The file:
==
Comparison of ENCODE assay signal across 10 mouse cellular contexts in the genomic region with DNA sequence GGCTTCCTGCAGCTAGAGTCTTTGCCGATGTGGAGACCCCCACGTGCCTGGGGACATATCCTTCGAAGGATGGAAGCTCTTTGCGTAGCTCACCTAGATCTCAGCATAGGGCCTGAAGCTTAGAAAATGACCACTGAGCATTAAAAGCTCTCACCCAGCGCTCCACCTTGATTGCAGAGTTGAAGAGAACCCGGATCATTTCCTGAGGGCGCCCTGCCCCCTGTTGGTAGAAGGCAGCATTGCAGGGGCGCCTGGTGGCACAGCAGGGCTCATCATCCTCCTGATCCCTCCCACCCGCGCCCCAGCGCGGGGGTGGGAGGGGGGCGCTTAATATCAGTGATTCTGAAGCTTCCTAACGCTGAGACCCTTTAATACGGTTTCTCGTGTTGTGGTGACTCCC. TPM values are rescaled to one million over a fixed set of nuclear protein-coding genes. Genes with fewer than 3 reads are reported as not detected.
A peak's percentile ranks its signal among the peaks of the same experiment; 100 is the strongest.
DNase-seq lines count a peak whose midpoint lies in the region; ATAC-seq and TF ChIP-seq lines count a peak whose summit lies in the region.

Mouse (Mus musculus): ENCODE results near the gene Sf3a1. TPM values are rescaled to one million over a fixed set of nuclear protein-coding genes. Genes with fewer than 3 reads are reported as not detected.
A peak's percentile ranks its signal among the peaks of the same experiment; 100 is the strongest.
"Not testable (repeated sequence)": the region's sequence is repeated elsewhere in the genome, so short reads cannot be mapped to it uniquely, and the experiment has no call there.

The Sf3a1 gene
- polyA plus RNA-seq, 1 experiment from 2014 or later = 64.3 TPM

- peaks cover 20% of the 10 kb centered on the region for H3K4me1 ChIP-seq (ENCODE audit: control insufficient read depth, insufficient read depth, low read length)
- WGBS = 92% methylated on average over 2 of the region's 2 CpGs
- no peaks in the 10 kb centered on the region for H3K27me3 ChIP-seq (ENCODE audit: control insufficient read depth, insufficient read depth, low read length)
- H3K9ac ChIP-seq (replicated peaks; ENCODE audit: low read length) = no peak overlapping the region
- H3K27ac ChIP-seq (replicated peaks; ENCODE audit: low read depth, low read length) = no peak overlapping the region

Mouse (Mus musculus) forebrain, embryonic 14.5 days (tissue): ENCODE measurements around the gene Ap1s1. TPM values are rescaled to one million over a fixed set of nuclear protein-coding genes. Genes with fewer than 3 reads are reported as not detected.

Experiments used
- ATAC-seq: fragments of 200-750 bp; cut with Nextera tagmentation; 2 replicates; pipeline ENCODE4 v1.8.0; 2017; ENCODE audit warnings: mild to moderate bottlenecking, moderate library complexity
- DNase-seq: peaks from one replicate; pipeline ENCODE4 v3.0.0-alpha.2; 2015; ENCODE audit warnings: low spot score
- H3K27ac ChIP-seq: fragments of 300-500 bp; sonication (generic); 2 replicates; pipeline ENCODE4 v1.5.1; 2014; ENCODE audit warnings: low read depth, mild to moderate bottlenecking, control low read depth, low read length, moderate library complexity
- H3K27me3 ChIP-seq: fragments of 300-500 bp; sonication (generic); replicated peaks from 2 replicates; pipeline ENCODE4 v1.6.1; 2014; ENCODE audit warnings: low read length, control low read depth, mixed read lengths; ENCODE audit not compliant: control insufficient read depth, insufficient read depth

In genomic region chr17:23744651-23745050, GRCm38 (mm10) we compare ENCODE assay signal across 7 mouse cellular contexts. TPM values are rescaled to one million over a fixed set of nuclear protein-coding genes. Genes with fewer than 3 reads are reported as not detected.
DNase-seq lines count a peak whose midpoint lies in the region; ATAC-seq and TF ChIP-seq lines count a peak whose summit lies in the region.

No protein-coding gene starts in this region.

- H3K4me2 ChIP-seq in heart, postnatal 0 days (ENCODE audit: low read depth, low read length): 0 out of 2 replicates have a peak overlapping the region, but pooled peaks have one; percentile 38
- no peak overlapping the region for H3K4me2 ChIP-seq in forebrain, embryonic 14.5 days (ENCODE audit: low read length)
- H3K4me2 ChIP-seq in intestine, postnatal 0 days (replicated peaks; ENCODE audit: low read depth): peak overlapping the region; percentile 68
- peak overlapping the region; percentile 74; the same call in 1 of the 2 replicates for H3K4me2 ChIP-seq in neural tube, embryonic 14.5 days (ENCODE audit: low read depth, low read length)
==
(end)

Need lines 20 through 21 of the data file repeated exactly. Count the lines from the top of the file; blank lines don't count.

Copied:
In genomic region chr17:23744651-23745050, GRCm38 (mm10) we compare ENCODE assay signal across 7 mouse cellular contexts. TPM values are rescaled to one million over a fixed set of nuclear protein-coding genes. Genes with fewer than 3 reads are reported as not detected.
DNase-seq lines count a peak whose midpoint lies in the region; ATAC-seq and TF ChIP-seq lines count a peak whose summit lies in the region.